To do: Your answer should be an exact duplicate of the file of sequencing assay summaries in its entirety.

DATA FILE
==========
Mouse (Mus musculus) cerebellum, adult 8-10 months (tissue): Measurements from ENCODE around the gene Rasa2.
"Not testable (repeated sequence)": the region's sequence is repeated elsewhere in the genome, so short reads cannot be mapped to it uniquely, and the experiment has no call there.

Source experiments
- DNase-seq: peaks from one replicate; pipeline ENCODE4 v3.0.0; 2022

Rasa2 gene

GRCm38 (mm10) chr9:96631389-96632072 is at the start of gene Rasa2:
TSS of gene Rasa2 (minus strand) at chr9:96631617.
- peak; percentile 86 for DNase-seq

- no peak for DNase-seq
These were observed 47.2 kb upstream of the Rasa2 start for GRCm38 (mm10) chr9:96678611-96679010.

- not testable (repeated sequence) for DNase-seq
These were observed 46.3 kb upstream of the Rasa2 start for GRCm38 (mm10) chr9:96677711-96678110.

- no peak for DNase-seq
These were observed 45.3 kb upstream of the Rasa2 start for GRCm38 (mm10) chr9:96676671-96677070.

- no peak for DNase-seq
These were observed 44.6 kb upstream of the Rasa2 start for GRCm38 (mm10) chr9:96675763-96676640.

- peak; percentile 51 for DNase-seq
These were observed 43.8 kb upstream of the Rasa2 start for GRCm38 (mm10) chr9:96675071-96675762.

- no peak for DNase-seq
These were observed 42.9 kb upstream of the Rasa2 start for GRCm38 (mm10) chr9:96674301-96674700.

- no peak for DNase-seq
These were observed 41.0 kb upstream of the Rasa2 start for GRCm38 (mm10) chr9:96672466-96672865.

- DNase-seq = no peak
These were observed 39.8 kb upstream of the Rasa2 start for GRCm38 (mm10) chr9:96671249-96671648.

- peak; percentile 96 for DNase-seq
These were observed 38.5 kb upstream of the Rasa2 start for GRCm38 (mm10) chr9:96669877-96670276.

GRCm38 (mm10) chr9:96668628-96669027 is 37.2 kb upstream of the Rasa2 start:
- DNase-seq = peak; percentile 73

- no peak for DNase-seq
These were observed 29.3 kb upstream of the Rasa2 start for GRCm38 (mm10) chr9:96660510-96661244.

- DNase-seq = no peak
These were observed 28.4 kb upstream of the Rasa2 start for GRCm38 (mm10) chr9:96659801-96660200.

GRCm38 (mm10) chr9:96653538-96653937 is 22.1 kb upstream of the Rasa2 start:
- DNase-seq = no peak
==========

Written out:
Mouse (Mus musculus) cerebellum, adult 8-10 months (tissue): Measurements from ENCODE around the gene Rasa2.
"Not testable (repeated sequence)": the region's sequence is repeated elsewhere in the genome, so short reads cannot be mapped to it uniquely, and the experiment has no call there.

Source experiments
- DNase-seq: peaks from one replicate; pipeline ENCODE4 v3.0.0; 2022

Rasa2 gene

GRCm38 (mm10) chr9:96631389-96632072 is at the start of gene Rasa2:
TSS of gene Rasa2 (minus strand) at chr9:96631617.
- peak; percentile 86 for DNase-seq

- no peak for DNase-seq
These were observed 47.2 kb upstream of the Rasa2 start for GRCm38 (mm10) chr9:96678611-96679010.

- not testable (repeated sequence) for DNase-seq
These were observed 46.3 kb upstream of the Rasa2 start for GRCm38 (mm10) chr9:96677711-96678110.

- no peak for DNase-seq
These were observed 45.3 kb upstream of the Rasa2 start for GRCm38 (mm10) chr9:96676671-96677070.

- no peak for DNase-seq
These were observed 44.6 kb upstream of the Rasa2 start for GRCm38 (mm10) chr9:96675763-96676640.

- peak; percentile 51 for DNase-seq
These were observed 43.8 kb upstream of the Rasa2 start for GRCm38 (mm10) chr9:96675071-96675762.

- no peak for DNase-seq
These were observed 42.9 kb upstream of the Rasa2 start for GRCm38 (mm10) chr9:96674301-96674700.

- no peak for DNase-seq
These were observed 41.0 kb upstream of the Rasa2 start for GRCm38 (mm10) chr9:96672466-96672865.

- DNase-seq = no peak
These were observed 39.8 kb upstream of the Rasa2 start for GRCm38 (mm10) chr9:96671249-96671648.

- peak; percentile 96 for DNase-seq
These were observed 38.5 kb upstream of the Rasa2 start for GRCm38 (mm10) chr9:96669877-96670276.

GRCm38 (mm10) chr9:96668628-96669027 is 37.2 kb upstream of the Rasa2 start:
- DNase-seq = peak; percentile 73

- no peak for DNase-seq
These were observed 29.3 kb upstream of the Rasa2 start for GRCm38 (mm10) chr9:96660510-96661244.

- DNase-seq = no peak
These were observed 28.4 kb upstream of the Rasa2 start for GRCm38 (mm10) chr9:96659801-96660200.

GRCm38 (mm10) chr9:96653538-96653937 is 22.1 kb upstream of the Rasa2 start:
- DNase-seq = no peak